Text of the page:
Everyone in the construction equipment business knows the old sayings “an ounce of prevention is worth a pound of cure” and “a dime of routine and preventive maintenance is worth a dollar in repairs.”
Owning and operating construction equipment is an expensive investment. Even a small construction company can have hundreds of thousands of dollars tied up in equipment. Aside from the cost of purchasing and running machinery, there’s also the cost of performing routine and preventive heavy equipment maintenance. It’s an investment that can’t be neglected.
Equipment maintenance is any process used to keep a business’s equipment in reliable working order. It may include routine upkeep as well as corrective repair work.
Construction companies realise just how important it is to maintain their equipment. They know what they put into their equipment maintenance program completely pays back. The return on their maintenance investment is huge, and that’s important regardless of company size.
There are two types of construction equipment maintenance. Construction companies practice routine maintenance and preventive maintenance.
· Routine maintenance: This type refers to the regular maintenance that all construction equipment undergoes on a fixed schedule. The usual maintenance tasks are oil and filter changes as wells as lubrication, checking fluid levels and testing pressures. Routine maintenance also includes procedures laid out in the manufacturer’s operation manual. That might include fluid or failure analysis.
· Preventive maintenance: Outside of routine maintenance work, equipment preventive maintenance takes a broader scope. Construction equipment preventive maintenance looks for problems in the making. Then mechanics or service technicians take steps to stop or prevent potential machine failure. They take preventive action before something goes seriously wrong.
Regular heavy equipment maintenance involves scheduling routine tasks to ensure machinery operates at peak performance. Preventive maintenance also involves visual inspections, technical monitoring and oil analysis to anticipate problems and fix them before they become serious. Every regular maintenance step should be a routine part of a company’s preventive maintenance plan.
Preventive maintenance takes a team approach to properly looking after equipment. It involves following the original equipment manufacturers recommendations as well as applying what a specific company’s experiences tell it about a particular piece of machinery. Effective preventive maintenance also includes input from operators and front-line mechanics. No one knows equipment better than the people who build it, run it and repair it.
Monisha Manoharan, Assistant Professor, Sivaji College of Engineering and Technology, Tamil Nadu, says “The cost of maintenance of any equipment is in tune of 200 to 250 percentage of cost of equipment. It has become imperative for going in for maintaining the equipment during its expected life cycle.”
Equipment that is utilised without improper maintenance procedures will depreciate faster than the equipment that is maintained properly. Pavers and compactors require more than just regular upkeep; machinery operators are required to follow specific guidelines to ensure safe and proper use.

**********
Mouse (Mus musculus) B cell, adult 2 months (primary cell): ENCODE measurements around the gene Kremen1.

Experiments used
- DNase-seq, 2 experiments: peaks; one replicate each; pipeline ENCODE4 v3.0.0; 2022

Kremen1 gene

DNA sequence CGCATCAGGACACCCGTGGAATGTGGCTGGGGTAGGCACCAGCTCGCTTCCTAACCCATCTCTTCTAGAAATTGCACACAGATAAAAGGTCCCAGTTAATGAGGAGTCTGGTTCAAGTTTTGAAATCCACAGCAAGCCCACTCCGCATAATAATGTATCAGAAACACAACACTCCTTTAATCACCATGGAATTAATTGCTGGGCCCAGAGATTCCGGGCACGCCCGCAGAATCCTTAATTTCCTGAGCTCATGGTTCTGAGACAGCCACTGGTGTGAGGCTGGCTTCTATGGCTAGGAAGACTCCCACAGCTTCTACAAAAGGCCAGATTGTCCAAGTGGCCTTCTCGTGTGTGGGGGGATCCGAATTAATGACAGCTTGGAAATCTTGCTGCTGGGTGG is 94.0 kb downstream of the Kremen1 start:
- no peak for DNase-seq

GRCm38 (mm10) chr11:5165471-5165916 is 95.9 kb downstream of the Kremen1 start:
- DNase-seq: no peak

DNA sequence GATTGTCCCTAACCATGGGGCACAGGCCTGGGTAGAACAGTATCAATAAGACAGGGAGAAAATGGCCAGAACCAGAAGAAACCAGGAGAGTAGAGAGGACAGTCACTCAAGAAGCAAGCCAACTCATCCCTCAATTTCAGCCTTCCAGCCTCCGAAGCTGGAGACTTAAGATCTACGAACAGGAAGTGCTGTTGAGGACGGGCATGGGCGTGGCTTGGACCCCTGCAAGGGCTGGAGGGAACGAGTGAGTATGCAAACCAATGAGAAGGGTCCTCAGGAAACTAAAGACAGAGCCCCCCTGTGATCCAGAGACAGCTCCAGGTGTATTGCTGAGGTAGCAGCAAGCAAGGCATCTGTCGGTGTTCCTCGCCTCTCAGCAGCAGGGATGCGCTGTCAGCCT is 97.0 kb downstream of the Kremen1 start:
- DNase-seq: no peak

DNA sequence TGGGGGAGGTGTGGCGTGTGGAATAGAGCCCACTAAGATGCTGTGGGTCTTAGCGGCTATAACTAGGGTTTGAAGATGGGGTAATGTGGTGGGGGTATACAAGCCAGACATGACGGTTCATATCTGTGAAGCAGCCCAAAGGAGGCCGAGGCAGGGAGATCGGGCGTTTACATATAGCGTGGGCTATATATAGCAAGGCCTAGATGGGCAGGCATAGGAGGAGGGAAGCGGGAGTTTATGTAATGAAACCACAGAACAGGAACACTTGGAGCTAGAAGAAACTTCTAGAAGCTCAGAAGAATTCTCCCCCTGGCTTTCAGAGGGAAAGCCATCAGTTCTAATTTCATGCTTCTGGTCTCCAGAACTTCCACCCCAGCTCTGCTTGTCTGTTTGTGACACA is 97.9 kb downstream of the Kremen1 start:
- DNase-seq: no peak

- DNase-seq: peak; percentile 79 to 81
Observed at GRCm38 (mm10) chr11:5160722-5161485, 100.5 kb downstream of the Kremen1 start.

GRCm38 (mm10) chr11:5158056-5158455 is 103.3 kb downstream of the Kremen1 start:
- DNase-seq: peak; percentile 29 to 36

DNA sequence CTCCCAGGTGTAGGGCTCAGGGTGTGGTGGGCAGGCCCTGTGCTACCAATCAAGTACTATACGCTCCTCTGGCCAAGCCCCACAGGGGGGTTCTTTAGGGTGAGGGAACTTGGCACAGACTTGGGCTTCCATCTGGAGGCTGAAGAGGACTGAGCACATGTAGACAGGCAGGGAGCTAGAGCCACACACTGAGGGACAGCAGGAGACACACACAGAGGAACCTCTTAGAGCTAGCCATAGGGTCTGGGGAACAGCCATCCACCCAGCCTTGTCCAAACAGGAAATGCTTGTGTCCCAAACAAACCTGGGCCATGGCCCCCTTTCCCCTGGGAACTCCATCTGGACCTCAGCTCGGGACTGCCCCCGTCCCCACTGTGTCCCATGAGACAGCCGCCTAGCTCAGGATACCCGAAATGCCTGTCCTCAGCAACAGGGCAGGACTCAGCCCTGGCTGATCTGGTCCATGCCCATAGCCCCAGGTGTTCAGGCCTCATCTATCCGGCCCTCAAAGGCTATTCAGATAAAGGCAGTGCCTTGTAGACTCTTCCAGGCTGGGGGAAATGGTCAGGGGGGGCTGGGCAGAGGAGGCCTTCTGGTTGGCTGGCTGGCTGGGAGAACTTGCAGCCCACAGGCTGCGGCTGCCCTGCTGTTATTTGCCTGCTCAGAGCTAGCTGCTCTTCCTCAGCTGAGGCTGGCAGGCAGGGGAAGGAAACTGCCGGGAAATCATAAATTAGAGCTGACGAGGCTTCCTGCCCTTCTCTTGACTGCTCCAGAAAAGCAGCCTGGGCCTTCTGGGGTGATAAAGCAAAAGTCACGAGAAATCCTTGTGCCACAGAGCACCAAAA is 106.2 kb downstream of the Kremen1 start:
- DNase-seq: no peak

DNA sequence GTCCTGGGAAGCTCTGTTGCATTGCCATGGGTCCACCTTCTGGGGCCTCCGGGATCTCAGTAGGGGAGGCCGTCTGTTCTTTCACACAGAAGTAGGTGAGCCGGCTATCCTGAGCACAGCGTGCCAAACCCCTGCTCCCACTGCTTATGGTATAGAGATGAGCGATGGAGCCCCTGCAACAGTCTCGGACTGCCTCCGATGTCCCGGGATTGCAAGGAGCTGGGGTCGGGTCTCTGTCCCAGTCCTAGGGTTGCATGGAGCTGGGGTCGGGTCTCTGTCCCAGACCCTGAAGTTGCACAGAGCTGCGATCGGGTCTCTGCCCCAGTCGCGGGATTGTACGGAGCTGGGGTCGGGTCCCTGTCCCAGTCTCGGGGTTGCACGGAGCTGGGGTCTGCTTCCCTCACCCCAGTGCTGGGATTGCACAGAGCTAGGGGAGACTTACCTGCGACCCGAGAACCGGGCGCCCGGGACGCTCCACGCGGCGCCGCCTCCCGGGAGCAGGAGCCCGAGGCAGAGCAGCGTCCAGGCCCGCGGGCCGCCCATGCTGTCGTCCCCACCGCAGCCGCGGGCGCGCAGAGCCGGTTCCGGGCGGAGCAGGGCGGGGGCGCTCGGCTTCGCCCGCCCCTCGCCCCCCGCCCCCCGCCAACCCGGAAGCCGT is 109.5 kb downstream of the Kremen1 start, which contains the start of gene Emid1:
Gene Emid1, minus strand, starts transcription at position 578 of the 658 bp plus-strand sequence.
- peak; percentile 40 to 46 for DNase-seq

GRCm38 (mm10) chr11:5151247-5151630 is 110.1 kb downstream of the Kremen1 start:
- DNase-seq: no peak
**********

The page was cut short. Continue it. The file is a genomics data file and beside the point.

Before utilising any type of road construction equipment, understand the safe operation and maintenance requirements. Your equipment operator should be capable of not only understanding but resolving the myriad issues that may come as a result of improper operation. Talk to your equipment manufacturer or supplier about the safety and maintenance guidelines before any operation.
With our rich experience over two decades in the field of maintenance and after sales service, PMS provides AMC services for wide range of construction, infrastructure, earthmoving machinery, mobile cranes and other equipment.
Maintaining heavy equipment
Trained handlers: For most part of their shelf life, the heavy machinery go through most damage due to mishandling by un-experienced people. Most people handling the machines are not qualified enough to use the machines appropriately. Ensure that your machines are handled by company trained or appropriately certified operators to minimise the wear and tear on the machine due to man handling. People responsible for regular maintenance of the machinery should ideally be certified by the OEM to handle the machine, problem shooting and its up keep or be working with a certified service centre.
Regular maintenance: This is the best preventive measure one can take to keep the machines at their best performance over time. Regular maintenance of heavy earth moving equipment means catching the problems while they are still small and starting and solving them in the bud before they can cause major damage. In case most machines in your fleet belong to the same company, its best to get a maintenance contract in place with the company’s service centre on a yearly basis. Having the machines regularly maintained by certified people will increase your machine’s shelf life by a good couple of years in addition to reducing its cost depreciation over time.